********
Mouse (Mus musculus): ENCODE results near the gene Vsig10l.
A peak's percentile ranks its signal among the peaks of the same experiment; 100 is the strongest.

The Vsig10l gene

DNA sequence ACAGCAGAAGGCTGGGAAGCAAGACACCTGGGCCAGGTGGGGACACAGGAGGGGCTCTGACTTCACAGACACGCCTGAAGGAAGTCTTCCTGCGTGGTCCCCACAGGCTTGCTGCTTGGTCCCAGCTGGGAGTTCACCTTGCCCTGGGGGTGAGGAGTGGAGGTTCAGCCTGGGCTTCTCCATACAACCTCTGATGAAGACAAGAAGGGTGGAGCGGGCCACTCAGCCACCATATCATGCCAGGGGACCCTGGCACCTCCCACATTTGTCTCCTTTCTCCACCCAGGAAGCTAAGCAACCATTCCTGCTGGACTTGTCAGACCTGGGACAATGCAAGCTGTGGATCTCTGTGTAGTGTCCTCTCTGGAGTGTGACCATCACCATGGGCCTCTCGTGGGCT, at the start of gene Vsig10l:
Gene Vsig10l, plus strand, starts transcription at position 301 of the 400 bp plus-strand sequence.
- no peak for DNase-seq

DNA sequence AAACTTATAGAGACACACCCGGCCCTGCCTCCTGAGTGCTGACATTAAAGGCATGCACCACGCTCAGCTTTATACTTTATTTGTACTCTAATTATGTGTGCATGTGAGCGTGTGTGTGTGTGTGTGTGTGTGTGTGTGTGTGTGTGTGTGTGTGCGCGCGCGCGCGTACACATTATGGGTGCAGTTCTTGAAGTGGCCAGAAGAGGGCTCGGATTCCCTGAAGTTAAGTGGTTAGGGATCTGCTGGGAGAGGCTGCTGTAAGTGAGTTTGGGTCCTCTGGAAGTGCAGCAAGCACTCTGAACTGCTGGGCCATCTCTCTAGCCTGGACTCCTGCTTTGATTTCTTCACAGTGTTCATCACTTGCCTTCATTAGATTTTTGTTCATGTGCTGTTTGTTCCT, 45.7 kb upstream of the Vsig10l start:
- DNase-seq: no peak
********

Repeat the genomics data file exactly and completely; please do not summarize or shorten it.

Mouse (Mus musculus): ENCODE results near the gene Vsig10l.
A peak's percentile ranks its signal among the peaks of the same experiment; 100 is the strongest.

The Vsig10l gene

DNA sequence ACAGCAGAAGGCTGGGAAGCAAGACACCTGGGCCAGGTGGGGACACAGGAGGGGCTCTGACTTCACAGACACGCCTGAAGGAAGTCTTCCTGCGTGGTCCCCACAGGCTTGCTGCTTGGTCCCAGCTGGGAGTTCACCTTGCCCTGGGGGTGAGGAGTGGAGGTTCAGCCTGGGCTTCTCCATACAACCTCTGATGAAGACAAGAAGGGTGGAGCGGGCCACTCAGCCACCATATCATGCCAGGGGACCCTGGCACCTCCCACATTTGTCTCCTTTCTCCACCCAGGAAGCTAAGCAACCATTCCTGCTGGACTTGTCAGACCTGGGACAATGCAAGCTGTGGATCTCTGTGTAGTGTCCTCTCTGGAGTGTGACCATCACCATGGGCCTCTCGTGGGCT, at the start of gene Vsig10l:
Gene Vsig10l, plus strand, starts transcription at position 301 of the 400 bp plus-strand sequence.
- no peak for DNase-seq

DNA sequence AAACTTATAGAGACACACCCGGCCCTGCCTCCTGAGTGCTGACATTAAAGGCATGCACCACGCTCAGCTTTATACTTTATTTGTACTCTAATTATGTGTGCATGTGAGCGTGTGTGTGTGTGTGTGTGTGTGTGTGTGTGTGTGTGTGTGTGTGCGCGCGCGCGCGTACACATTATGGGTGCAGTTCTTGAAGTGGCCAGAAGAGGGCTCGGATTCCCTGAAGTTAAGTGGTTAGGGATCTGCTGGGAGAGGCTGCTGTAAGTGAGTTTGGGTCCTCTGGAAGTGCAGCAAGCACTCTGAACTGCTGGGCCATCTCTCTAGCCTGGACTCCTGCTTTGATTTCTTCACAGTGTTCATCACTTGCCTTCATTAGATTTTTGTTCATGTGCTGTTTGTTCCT, 45.7 kb upstream of the Vsig10l start:
- DNase-seq: no peak